were drowned. The storm of October 14-15,
1893, strewed the lakes with wrecks and
caused the loss of over seventy seamen. In
that year the dead numbered 123, and in 1892
they numbered ninety-nine. During the sea-
son of 1894 sixty sailors were lost, and thirty-
eight vessels, with an aggregate tonnage of
15,881 tons, passed out of existence.

DISTANCES BY LAKE.

The following are the distances by water
in miles from the harbor of Erie :

Alpena 513

Bay City 397

Buffalo..'. 85

Cheboygan 517

Chicago 818

Cleveland 90

Detroit 185

Duluth 921

Grand Haven 735

Green Bay 692

Mackinaw 535

Mackinac I.sland 533

Marquette 682

Milwaukee 753

Ogdensburg- 328

Oscoda 365

Oswego 238

Port Huron 247

Saginaw 412

Sarnia 247



AND HISTORICAL BEFEBENCE BOOK OF ERIE COUNTY.



Sault 3te. Marie 523

St. Ig-nace 538

Toledo 180

Toronto 129

OPENING OF NAVIGATION.

Navigation usually opens at the port of
Erie late in March or early in April, and
closes about the 1st of December. As a rule,
the harbor of Erie is open two or three weeks
before that of Buffalo. The following are
some of the earliest and latest periods of
opening :

Ear/ies/.— 1828, March 5th ; 1829, January
29th; 1842, March 12th ; 185(t, March 11th";
1863, February 27th ; 1878 and 1880, March
16th; 1883, April 13th; 1894, March 13th.

Lateif. —185B, May 9th ; 1855, May 10th ;
1856, May 5th.

In 1834 navigation opened the 24th of
March, but was much retarded by ice and
storms. On the 14th of May, snow fell along
the south shore of the lake to the depth of six
inches.

The Revenue Cutter " Erie" sailed from
the port of Erie to Buffalo about the last of
December, 1837, without interruption. In
February, 1838, the steamer " Dewitt Clin-
ton " came into Erie from Buffalo and went
from Erie to Detroit.

In the winter of 1844—45, the steamer
" United States " made a trip every month
between Buffalo and Detroit.

On the 13th of December, 1852, a steam-
boat passed up the lake and another on the
10th of January, 1853.

The 'winter of 1893-4 was remarkably
mild. The bay was only frozen over eight or
ten days. Vessels could have entered the
harbor anj' time during the month of Jan-
uary, and two did actually leave the port on
the 13th of the month.

The straits of Mackinaw, upon the open-
ing of which depends the lake traffic to
Chicago, are generally clear of ice about the
last of April Qr the 1st of May. Vessel insu-
rance begins as a rule on the latter date, and
alway closes on the 1st of December.

U. S. COLLECTORS.

The f^ ,S. Collection district of Presque

le embraces the whole coast line of Penn-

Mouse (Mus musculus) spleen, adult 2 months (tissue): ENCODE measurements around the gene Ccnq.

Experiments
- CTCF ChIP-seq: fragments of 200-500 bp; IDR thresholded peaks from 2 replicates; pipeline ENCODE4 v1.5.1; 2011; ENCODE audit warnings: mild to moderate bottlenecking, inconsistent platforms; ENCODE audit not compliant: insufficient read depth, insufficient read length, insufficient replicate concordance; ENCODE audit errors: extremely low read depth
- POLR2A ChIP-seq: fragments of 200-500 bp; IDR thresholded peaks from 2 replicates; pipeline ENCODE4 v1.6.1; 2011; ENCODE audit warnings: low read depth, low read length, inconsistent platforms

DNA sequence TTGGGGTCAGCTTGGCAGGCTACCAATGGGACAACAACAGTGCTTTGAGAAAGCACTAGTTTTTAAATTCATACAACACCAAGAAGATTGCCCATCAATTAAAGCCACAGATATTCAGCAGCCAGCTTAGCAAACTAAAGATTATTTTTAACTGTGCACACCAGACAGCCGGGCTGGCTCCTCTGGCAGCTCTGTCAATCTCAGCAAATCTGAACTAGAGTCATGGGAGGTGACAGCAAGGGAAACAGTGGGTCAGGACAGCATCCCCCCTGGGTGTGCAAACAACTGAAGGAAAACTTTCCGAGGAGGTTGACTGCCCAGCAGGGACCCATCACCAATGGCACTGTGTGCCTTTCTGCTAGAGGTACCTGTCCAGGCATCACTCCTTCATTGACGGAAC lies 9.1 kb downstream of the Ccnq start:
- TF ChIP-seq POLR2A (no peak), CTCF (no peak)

: Ivani; on Lake Erie. The Collectors'

c in the old custom house (formerly

t e Bank building), on State street,



below Fourth, until the completion of the
new government structure, at State and
Central Park, when it was removed to the
latter, with the other Federal offices. Below
is a list of the Collectors and Deputy Collect-
ors, with the dates of the commissions of the
former.

Co//c-cfors.

Thomas Forster, March 26, 1799 ; Edwin
J. Kelso, July 1, 1836; Charles W. Kelso,
July 10, 1841 ; Murray Whallon, June 19,
1845; William M. Gallagher, April 29, 1849;
James Lytle, April 22, 1853; John Brawley,
October 15, 1857; Murray Whallon, March 11,
1859; Charles M. Tibbals, November 1, 1859;
Thomas Wilkins, June 22, 1861; Richard F.
Gaggin, May 7, 1869; James R. Willard,
February 19, 1874; Hiram L. Brown, March
22, 1878: Matthew R. Barr, December 1, 1880
(resigned) ; H. C. Stafford, July 17, 1883;
R. H. Arbuckle, November 21^ 1885 ; John M.
Glazier, November 21, 1889; Nelson Baldwin,
November 29, 1893.

Deputies.

Under Col. Forster — Thomas McConkey,
James Maurice; under E. J. Kelso — Murray
Whallon ; under C. W. Kelso— A. C. Hilton ;
under Murray ^^'haIlon (first term) — A. P.
Durlin ; under W. M. Gallagher — William
S. Brown ; under Messrs. Lytle, Brawley,
Whallon (second term) and Tibbals— W. W.
Loomis; under Thomas Wilkins — R. F.
Gaggin; under R. F. Gaggin — Thomas
Wilkins; under J. R. WiHard— William F.
Luetje ; under Messrs. Brown and Barr — R.
F. Gaggin; under Mr. Barr, from March,
1883— Andrew H. Caughey ; under Mr. Staf-
ford — E. H. Wilcox and Alfred King; under
Mr. Arbuckle — Henry Mayer ; under Mr.
Glazier — Giles D. Price; under Mr. Baldwin
— R. S. P. Lowry.

The Collectors are appointed by the Presi-
dent, and the Deputies by the Collector, with
the approval of the Secretary of the Treasury.

VESSELS OWNED IN ERIE.

The following list of vessels owned in
Erie in 1860 and 1894 is given for the pur-
pose of comparison ; the figures for 1894 being
taken from the report of the Board of Trade :

1860. — Brig, one; barque, one; schooners,
twenty-four; total, 5,294 tons; valuation,
$300,000.



'3°



NELSON'S BIOQBAPHICAL DICTIONARY





Online LibraryBenjamin WhitmanNelson's biographical dictionary and historical reference book of Erie County, Pennsylvania : containing a condensed history of Pennsylvania, of Erie County, and of the several cities, boroughs and townships in the county also portraits and biographies of the governor's since 1790, and of numerous r → online text (page 21 of 192)